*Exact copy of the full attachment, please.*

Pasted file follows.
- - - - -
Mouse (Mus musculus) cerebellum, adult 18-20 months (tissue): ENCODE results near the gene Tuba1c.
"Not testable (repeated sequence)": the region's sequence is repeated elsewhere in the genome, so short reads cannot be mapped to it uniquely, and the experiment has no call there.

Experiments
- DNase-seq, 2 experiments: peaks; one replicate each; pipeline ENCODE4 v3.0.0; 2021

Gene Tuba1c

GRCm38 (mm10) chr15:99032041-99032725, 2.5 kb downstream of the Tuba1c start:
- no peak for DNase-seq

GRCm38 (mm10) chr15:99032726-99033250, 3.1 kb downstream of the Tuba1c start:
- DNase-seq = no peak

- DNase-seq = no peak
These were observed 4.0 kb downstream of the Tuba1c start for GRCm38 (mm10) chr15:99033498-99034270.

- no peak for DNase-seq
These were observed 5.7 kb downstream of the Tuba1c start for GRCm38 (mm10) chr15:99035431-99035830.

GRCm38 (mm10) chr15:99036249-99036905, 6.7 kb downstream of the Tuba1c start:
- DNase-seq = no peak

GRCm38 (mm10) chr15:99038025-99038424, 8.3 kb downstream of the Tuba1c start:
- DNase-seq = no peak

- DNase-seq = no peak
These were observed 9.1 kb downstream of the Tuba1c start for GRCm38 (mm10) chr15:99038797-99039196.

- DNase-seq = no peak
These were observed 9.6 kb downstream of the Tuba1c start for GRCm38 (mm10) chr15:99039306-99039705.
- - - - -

Mouse (Mus musculus) cerebellum, adult 18-20 months (tissue): ENCODE results near the gene Tuba1c.
"Not testable (repeated sequence)": the region's sequence is repeated elsewhere in the genome, so short reads cannot be mapped to it uniquely, and the experiment has no call there.

Experiments
- DNase-seq, 2 experiments: peaks; one replicate each; pipeline ENCODE4 v3.0.0; 2021

Gene Tuba1c

GRCm38 (mm10) chr15:99032041-99032725, 2.5 kb downstream of the Tuba1c start:
- no peak for DNase-seq

GRCm38 (mm10) chr15:99032726-99033250, 3.1 kb downstream of the Tuba1c start:
- DNase-seq = no peak

- DNase-seq = no peak
These were observed 4.0 kb downstream of the Tuba1c start for GRCm38 (mm10) chr15:99033498-99034270.

- no peak for DNase-seq
These were observed 5.7 kb downstream of the Tuba1c start for GRCm38 (mm10) chr15:99035431-99035830.

GRCm38 (mm10) chr15:99036249-99036905, 6.7 kb downstream of the Tuba1c start:
- DNase-seq = no peak

GRCm38 (mm10) chr15:99038025-99038424, 8.3 kb downstream of the Tuba1c start:
- DNase-seq = no peak

- DNase-seq = no peak
These were observed 9.1 kb downstream of the Tuba1c start for GRCm38 (mm10) chr15:99038797-99039196.

- DNase-seq = no peak
These were observed 9.6 kb downstream of the Tuba1c start for GRCm38 (mm10) chr15:99039306-99039705.